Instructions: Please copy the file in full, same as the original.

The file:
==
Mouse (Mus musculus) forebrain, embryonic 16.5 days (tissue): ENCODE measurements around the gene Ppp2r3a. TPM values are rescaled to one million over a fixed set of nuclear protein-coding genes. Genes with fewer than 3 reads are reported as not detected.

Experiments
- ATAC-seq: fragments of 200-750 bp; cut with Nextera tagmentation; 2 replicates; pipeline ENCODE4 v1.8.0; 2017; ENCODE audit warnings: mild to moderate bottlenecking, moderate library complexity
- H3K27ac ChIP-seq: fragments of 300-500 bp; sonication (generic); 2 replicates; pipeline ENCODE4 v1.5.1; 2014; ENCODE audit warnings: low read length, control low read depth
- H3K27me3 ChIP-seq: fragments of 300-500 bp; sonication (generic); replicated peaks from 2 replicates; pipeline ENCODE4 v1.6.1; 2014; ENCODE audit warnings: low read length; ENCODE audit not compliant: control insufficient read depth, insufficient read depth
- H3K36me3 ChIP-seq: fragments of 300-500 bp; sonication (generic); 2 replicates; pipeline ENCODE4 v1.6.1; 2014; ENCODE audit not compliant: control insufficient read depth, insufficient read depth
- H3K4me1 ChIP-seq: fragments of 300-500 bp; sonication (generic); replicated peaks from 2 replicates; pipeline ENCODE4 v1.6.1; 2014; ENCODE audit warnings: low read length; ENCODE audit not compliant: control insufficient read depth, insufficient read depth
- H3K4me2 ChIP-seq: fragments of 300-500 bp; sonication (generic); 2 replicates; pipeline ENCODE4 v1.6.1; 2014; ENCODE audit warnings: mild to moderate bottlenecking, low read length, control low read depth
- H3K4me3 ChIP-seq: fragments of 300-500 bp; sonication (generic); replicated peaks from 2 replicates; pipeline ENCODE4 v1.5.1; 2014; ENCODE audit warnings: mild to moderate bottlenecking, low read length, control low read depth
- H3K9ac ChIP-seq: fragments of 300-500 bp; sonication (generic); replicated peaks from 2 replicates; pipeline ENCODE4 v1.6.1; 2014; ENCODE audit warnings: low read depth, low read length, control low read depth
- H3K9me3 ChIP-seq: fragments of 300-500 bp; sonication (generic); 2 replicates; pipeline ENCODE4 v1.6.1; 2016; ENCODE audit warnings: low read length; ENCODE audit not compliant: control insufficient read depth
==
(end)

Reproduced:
Mouse (Mus musculus) forebrain, embryonic 16.5 days (tissue): ENCODE measurements around the gene Ppp2r3a. TPM values are rescaled to one million over a fixed set of nuclear protein-coding genes. Genes with fewer than 3 reads are reported as not detected.

Experiments
- ATAC-seq: fragments of 200-750 bp; cut with Nextera tagmentation; 2 replicates; pipeline ENCODE4 v1.8.0; 2017; ENCODE audit warnings: mild to moderate bottlenecking, moderate library complexity
- H3K27ac ChIP-seq: fragments of 300-500 bp; sonication (generic); 2 replicates; pipeline ENCODE4 v1.5.1; 2014; ENCODE audit warnings: low read length, control low read depth
- H3K27me3 ChIP-seq: fragments of 300-500 bp; sonication (generic); replicated peaks from 2 replicates; pipeline ENCODE4 v1.6.1; 2014; ENCODE audit warnings: low read length; ENCODE audit not compliant: control insufficient read depth, insufficient read depth
- H3K36me3 ChIP-seq: fragments of 300-500 bp; sonication (generic); 2 replicates; pipeline ENCODE4 v1.6.1; 2014; ENCODE audit not compliant: control insufficient read depth, insufficient read depth
- H3K4me1 ChIP-seq: fragments of 300-500 bp; sonication (generic); replicated peaks from 2 replicates; pipeline ENCODE4 v1.6.1; 2014; ENCODE audit warnings: low read length; ENCODE audit not compliant: control insufficient read depth, insufficient read depth
- H3K4me2 ChIP-seq: fragments of 300-500 bp; sonication (generic); 2 replicates; pipeline ENCODE4 v1.6.1; 2014; ENCODE audit warnings: mild to moderate bottlenecking, low read length, control low read depth
- H3K4me3 ChIP-seq: fragments of 300-500 bp; sonication (generic); replicated peaks from 2 replicates; pipeline ENCODE4 v1.5.1; 2014; ENCODE audit warnings: mild to moderate bottlenecking, low read length, control low read depth
- H3K9ac ChIP-seq: fragments of 300-500 bp; sonication (generic); replicated peaks from 2 replicates; pipeline ENCODE4 v1.6.1; 2014; ENCODE audit warnings: low read depth, low read length, control low read depth
- H3K9me3 ChIP-seq: fragments of 300-500 bp; sonication (generic); 2 replicates; pipeline ENCODE4 v1.6.1; 2016; ENCODE audit warnings: low read length; ENCODE audit not compliant: control insufficient read depth